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Police urge precaution after string of parish purse-snatchings

By Shonna Riggs -   Oct 18, 2007

A Destrehan woman, whose purse was ripped from her shoulder while she was placing groceries in her car, is the latest victim of a spree of random purse snatchings that have occurred recently on both the east and west banks of the parish.

Capt. Patrick Yoes, spokesman for the St. Charles Parish Sheriff's Office is encouraging residents to take precaution.

 "I can't really advise residents to worry about the time of day, because the purse snatchings have occurred both during the day time and at night," he said. "I can only encourage residents to check out their surroundings very carefully."
Yoes says if you see anything unusual, report it to the police  as quickly as you can and make sure to  get out of harm's way.

"We do need the community's help,” Yoes said. “We believe this is the result of crime spilling over into our parish from some other areas.”

Two of those incidents occurred in Luling.  On Aug. 18, a 49-year-old woman had her purse snatched, as she was coming out of the VFW Hall.  An unknown male walked up to her and snatched her purse from behind.

Charles Baloney was arrested after a Sept. 21 incident where he snatched a woman's purse while she was walking back to her car after leaving the CVS pharmacy in Luling at 11:20  a.m. Baloney was apprehended and injured a St. Charles Parish Detective in the process.

Self-defense instructor Lt. Pam Schmidt gives these tips for women to protect themselves from purse snatching.

"Bad guys and girls look for a victim looking person," she said.  " A victim is a person who is looking down at the ground, got their arms folded to shield their purse for fear."

Schmitt says people figure if they don't look at the bad guy, then he or she won't look back at the individual.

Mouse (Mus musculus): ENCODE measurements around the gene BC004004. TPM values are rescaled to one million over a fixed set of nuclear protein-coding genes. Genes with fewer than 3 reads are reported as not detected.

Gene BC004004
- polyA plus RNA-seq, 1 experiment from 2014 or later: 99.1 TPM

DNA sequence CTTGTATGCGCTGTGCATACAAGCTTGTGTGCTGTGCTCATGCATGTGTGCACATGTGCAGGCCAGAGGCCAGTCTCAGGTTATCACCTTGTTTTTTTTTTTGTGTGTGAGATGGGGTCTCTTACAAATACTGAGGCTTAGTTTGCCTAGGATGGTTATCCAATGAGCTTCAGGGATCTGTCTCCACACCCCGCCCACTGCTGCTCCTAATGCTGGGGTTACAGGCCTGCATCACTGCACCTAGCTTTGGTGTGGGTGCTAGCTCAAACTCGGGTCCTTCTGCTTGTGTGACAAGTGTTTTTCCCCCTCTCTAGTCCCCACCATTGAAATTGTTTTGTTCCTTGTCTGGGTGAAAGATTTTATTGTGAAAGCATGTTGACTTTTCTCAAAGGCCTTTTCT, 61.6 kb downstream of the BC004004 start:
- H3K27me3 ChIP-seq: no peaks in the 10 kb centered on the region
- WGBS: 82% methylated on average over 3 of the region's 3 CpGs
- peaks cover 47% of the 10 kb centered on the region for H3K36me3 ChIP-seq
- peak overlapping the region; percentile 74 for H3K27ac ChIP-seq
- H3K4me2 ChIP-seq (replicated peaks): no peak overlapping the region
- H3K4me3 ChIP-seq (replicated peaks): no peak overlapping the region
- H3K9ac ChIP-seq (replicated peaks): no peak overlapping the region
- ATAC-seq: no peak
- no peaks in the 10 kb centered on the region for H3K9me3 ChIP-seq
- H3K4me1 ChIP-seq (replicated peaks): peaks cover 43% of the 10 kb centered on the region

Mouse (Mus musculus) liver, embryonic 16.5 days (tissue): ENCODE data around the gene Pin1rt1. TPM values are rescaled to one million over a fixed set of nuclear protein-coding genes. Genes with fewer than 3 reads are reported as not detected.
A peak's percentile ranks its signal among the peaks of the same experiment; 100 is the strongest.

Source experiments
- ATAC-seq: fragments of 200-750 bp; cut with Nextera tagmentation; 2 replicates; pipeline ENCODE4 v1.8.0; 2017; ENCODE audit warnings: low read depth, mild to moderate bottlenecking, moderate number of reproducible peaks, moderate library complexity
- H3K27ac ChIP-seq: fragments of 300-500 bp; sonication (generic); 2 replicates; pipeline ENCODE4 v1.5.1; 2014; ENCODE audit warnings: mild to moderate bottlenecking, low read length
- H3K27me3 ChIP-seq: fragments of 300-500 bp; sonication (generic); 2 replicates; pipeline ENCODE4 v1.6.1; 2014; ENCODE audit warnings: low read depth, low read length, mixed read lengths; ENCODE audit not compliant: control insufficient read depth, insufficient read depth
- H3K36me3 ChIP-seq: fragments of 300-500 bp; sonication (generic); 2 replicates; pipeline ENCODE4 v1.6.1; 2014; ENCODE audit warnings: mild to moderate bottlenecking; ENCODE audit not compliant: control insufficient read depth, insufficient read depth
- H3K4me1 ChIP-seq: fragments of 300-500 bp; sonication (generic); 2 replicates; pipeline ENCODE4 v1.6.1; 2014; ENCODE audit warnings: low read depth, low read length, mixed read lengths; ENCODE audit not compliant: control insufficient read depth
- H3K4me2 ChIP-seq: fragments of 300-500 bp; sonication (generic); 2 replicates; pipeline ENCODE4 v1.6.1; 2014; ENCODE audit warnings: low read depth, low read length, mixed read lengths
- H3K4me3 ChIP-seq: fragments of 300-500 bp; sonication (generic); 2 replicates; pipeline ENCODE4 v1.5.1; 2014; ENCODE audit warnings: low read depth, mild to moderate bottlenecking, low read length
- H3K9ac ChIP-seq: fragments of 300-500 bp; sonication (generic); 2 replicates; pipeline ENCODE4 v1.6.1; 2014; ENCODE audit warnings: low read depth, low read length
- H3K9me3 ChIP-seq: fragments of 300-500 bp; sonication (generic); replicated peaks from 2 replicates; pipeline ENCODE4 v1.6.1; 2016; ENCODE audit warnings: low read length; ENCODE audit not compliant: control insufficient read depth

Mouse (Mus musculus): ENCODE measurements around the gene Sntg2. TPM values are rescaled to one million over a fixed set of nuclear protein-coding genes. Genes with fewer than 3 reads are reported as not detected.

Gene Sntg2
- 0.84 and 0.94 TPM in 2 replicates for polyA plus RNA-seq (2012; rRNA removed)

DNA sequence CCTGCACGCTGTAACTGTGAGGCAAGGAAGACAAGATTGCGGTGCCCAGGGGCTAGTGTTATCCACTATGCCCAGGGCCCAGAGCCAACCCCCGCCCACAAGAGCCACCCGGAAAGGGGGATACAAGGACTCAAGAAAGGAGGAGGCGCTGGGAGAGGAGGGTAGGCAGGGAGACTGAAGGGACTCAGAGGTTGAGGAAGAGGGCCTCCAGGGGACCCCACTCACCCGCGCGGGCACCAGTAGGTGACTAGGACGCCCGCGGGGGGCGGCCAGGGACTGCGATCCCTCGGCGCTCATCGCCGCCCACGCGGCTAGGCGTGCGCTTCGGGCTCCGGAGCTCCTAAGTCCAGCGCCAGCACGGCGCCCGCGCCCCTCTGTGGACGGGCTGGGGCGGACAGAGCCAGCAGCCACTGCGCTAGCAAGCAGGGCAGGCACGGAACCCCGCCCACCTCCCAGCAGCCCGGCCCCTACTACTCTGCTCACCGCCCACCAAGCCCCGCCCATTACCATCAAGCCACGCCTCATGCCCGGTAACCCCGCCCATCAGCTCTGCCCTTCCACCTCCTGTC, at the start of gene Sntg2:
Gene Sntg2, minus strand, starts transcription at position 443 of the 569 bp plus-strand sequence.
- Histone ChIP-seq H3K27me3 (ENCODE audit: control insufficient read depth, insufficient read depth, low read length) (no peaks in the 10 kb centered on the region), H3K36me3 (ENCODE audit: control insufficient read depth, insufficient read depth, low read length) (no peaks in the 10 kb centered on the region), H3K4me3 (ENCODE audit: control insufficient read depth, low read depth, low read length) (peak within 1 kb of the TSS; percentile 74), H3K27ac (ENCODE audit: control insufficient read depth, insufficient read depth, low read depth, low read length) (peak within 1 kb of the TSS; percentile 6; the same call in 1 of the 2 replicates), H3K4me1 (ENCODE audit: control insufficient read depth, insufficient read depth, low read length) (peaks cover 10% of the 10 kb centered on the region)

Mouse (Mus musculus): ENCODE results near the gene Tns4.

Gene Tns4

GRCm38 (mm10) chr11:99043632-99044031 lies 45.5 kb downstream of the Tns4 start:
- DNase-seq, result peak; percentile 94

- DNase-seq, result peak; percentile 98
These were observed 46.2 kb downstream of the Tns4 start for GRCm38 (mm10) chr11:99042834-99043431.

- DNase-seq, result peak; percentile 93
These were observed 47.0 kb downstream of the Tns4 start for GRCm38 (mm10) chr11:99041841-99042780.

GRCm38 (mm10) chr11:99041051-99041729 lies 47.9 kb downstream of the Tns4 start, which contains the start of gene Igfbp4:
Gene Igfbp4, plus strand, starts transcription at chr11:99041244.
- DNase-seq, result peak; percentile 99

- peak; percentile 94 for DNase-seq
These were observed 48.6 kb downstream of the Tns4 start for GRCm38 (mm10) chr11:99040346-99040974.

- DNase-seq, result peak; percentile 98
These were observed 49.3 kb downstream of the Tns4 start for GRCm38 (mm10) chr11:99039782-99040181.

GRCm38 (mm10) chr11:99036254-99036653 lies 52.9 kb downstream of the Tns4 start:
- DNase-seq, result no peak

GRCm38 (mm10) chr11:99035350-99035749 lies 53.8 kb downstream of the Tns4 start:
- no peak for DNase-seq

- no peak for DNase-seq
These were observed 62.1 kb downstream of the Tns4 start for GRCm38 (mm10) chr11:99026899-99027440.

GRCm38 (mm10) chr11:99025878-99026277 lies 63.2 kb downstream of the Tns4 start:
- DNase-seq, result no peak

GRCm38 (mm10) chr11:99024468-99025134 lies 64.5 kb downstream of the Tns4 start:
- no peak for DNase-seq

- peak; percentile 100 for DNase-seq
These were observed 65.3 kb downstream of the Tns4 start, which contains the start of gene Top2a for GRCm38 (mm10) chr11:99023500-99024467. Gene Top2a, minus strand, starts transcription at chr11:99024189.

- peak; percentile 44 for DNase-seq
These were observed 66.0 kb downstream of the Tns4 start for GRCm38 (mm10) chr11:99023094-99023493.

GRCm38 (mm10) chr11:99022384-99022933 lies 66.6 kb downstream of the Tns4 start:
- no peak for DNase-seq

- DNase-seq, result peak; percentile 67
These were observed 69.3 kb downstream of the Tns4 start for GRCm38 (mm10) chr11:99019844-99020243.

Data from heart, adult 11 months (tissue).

"This is completely wrong," she said. "You haven't looked at them, so they know you don't have a good description of them. The posturing makes you a prime target in their eyes."
Schmitt says criminals can tell who will fight them back and they know who will just lie down for whatever may come.

"A person's mindset has got to change in order to prevent them from being the next victim," she said. "Your walk has got to change, you have a more definite attitude."

Schmidt suggests, holding your head up and  putting your purse under one arm with the strap interlaced in your fingers.

"As you walk, scout out what might be a potential threat and veer away from the danger," she said. "If getting out of the way is not an option, stare hard at your potential aggressor."

Schmidt says get a good description from head to toe, judge them off your height and weight.

"You know how tall you are and how much you weigh, the age is sometimes a little hard to do, but do your best to guess an age," she said.

Schmitt says if you are leaving a store and there is someone by your vehicle, turn around and get the manager or ask him or her to call the police for assistance. 

"There is no law that says you have to walk to your car," she said. "If you are unloading a child, make sure no one is close to you."

Schmitt says this should be a fluid motion. Have your keys in hand and ready.

"It's my belief that the child should be the last to load into the car because the bad guys are after fast money and vehicles," she said. "Be watchful, be alert, and be vigilant."

St. Charles Parish Sheriff's Office and the St. Charles Parish School System have been partners in preventing crimes by teaching self-defense classes for women and kids. 

Community education hosts classes two times a year in the fall and the spring.  For more information on self-defense training contact Lt. Pam Schmitt, at 985-783-1355.

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